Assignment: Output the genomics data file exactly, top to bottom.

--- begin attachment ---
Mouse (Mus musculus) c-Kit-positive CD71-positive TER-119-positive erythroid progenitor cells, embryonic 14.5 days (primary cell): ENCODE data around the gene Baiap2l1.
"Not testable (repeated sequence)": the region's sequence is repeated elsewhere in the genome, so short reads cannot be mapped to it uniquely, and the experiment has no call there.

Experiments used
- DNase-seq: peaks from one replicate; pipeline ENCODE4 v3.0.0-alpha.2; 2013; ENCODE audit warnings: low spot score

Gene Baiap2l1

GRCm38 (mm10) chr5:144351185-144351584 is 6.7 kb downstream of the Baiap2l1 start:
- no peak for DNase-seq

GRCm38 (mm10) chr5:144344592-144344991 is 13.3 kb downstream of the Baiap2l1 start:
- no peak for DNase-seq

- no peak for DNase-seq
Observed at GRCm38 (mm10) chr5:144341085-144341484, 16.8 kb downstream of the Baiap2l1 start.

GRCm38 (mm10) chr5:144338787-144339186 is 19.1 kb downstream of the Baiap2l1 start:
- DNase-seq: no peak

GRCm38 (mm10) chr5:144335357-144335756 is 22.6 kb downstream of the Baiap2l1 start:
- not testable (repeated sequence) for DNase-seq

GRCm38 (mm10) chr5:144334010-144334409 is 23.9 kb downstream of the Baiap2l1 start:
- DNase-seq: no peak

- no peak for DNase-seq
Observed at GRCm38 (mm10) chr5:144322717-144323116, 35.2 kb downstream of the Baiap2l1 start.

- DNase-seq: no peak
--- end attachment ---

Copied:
Mouse (Mus musculus) c-Kit-positive CD71-positive TER-119-positive erythroid progenitor cells, embryonic 14.5 days (primary cell): ENCODE data around the gene Baiap2l1.
"Not testable (repeated sequence)": the region's sequence is repeated elsewhere in the genome, so short reads cannot be mapped to it uniquely, and the experiment has no call there.

Experiments used
- DNase-seq: peaks from one replicate; pipeline ENCODE4 v3.0.0-alpha.2; 2013; ENCODE audit warnings: low spot score

Gene Baiap2l1

GRCm38 (mm10) chr5:144351185-144351584 is 6.7 kb downstream of the Baiap2l1 start:
- no peak for DNase-seq

GRCm38 (mm10) chr5:144344592-144344991 is 13.3 kb downstream of the Baiap2l1 start:
- no peak for DNase-seq

- no peak for DNase-seq
Observed at GRCm38 (mm10) chr5:144341085-144341484, 16.8 kb downstream of the Baiap2l1 start.

GRCm38 (mm10) chr5:144338787-144339186 is 19.1 kb downstream of the Baiap2l1 start:
- DNase-seq: no peak

GRCm38 (mm10) chr5:144335357-144335756 is 22.6 kb downstream of the Baiap2l1 start:
- not testable (repeated sequence) for DNase-seq

GRCm38 (mm10) chr5:144334010-144334409 is 23.9 kb downstream of the Baiap2l1 start:
- DNase-seq: no peak

- no peak for DNase-seq
Observed at GRCm38 (mm10) chr5:144322717-144323116, 35.2 kb downstream of the Baiap2l1 start.

- DNase-seq: no peak